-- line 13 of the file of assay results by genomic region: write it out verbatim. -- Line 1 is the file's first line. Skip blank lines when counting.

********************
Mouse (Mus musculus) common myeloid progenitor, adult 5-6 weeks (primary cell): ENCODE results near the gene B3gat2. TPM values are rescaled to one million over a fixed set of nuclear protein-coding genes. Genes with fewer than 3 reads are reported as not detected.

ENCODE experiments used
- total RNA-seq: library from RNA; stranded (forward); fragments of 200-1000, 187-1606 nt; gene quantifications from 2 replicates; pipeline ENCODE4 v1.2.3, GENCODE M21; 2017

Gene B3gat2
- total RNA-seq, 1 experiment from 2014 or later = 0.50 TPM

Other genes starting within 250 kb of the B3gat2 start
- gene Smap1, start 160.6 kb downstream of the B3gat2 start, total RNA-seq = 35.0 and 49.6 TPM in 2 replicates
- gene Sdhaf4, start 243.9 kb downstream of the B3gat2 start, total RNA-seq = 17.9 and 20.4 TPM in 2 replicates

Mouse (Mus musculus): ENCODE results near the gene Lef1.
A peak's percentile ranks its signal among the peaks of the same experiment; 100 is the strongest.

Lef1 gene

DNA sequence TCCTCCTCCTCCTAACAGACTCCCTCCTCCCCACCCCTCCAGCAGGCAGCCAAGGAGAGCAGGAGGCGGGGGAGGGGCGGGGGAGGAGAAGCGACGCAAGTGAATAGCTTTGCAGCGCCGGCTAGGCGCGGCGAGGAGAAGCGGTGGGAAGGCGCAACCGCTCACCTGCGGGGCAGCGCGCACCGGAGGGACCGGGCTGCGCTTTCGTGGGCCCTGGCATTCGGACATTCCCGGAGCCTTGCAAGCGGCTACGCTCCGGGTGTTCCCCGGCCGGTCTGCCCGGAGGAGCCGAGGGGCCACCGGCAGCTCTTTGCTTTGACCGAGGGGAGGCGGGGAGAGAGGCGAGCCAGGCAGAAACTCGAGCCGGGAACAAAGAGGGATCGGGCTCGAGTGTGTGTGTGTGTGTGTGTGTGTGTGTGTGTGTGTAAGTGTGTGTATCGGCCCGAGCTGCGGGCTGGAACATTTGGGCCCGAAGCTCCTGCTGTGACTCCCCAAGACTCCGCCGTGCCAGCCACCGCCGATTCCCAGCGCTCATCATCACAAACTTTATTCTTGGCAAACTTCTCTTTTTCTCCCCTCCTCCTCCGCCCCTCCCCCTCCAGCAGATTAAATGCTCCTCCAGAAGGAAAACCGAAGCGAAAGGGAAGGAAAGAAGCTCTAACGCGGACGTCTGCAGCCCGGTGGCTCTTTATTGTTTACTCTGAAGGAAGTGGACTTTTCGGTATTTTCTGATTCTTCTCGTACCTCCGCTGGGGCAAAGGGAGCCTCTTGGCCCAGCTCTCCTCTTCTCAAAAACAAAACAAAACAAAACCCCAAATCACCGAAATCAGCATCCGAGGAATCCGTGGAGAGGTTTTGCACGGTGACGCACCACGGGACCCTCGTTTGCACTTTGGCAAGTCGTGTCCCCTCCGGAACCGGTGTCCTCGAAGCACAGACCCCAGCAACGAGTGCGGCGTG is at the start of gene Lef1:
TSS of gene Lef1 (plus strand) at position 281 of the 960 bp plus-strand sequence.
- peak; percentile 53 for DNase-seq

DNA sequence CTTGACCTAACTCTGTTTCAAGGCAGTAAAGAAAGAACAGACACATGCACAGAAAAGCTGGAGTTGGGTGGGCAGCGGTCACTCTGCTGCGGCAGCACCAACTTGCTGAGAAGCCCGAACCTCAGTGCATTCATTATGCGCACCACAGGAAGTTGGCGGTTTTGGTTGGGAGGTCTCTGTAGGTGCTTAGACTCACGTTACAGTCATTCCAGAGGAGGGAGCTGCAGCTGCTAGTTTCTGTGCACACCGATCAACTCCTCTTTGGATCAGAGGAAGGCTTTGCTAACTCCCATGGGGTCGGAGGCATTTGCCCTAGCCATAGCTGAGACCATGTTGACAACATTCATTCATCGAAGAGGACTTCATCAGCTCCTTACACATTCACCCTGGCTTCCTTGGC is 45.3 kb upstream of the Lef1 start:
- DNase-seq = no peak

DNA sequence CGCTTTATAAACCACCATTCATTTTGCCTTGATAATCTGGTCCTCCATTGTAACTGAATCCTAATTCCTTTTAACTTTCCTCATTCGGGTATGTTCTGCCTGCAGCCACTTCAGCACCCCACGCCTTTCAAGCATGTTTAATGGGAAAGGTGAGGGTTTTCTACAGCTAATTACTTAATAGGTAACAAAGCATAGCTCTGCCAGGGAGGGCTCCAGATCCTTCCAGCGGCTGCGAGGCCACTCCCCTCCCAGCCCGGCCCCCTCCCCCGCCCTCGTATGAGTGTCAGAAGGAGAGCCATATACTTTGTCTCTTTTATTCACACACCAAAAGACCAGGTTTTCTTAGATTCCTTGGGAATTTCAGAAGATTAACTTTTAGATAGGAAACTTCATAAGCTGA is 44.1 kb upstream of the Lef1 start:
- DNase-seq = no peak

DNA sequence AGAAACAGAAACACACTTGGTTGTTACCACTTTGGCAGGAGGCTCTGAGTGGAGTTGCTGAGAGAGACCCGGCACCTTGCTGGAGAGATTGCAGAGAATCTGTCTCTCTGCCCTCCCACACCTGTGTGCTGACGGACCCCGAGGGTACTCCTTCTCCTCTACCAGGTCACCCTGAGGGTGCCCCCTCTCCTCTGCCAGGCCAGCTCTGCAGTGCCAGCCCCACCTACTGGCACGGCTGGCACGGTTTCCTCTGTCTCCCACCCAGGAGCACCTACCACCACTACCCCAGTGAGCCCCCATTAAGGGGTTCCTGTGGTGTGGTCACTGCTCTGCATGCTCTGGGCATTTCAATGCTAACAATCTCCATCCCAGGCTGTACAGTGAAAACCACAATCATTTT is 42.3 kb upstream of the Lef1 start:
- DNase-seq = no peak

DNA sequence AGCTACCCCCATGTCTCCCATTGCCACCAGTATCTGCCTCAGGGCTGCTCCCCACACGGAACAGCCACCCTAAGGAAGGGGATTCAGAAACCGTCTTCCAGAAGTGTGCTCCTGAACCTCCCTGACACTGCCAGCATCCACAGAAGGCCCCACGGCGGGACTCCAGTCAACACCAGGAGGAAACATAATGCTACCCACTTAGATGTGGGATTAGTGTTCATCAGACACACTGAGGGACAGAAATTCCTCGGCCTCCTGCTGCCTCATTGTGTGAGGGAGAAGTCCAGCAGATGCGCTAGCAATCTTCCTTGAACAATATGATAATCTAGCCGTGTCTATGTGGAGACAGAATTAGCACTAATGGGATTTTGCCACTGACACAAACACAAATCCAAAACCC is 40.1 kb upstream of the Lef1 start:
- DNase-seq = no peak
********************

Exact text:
TSS of gene Lef1 (plus strand) at position 281 of the 960 bp plus-strand sequence.